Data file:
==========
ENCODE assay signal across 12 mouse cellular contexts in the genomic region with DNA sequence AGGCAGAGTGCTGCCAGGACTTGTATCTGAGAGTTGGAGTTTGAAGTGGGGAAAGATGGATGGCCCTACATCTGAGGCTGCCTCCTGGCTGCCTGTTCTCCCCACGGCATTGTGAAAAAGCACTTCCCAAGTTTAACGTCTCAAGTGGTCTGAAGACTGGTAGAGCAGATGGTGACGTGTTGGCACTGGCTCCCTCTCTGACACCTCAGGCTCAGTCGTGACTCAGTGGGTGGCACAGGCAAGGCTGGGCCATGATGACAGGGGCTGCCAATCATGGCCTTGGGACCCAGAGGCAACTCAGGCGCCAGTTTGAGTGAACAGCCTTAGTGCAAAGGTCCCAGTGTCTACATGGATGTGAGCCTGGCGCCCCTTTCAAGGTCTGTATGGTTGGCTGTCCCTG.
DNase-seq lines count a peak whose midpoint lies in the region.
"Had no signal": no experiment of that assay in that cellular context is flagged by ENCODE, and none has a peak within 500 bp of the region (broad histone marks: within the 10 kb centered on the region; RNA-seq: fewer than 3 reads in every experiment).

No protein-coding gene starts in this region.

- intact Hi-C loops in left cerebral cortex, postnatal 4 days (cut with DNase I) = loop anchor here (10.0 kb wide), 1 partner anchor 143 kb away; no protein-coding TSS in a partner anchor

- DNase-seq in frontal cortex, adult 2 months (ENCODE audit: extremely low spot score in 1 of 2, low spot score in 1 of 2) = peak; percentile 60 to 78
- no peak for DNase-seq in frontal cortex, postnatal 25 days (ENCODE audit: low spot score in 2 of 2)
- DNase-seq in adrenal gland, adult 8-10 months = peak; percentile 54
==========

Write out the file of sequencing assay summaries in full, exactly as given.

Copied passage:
ENCODE assay signal across 12 mouse cellular contexts in the genomic region with DNA sequence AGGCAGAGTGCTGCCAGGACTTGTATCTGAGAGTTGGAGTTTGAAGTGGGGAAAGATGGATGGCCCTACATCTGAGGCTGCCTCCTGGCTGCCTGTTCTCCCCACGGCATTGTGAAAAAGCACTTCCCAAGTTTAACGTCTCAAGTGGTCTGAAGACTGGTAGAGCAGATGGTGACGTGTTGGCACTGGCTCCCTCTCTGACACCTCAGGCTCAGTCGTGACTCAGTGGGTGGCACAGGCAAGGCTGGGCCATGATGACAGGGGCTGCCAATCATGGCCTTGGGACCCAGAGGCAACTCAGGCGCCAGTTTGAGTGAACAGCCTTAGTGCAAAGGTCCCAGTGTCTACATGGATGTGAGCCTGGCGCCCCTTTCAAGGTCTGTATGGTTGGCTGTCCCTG.
DNase-seq lines count a peak whose midpoint lies in the region.
"Had no signal": no experiment of that assay in that cellular context is flagged by ENCODE, and none has a peak within 500 bp of the region (broad histone marks: within the 10 kb centered on the region; RNA-seq: fewer than 3 reads in every experiment).

No protein-coding gene starts in this region.

- intact Hi-C loops in left cerebral cortex, postnatal 4 days (cut with DNase I) = loop anchor here (10.0 kb wide), 1 partner anchor 143 kb away; no protein-coding TSS in a partner anchor

- DNase-seq in frontal cortex, adult 2 months (ENCODE audit: extremely low spot score in 1 of 2, low spot score in 1 of 2) = peak; percentile 60 to 78
- no peak for DNase-seq in frontal cortex, postnatal 25 days (ENCODE audit: low spot score in 2 of 2)
- DNase-seq in adrenal gland, adult 8-10 months = peak; percentile 54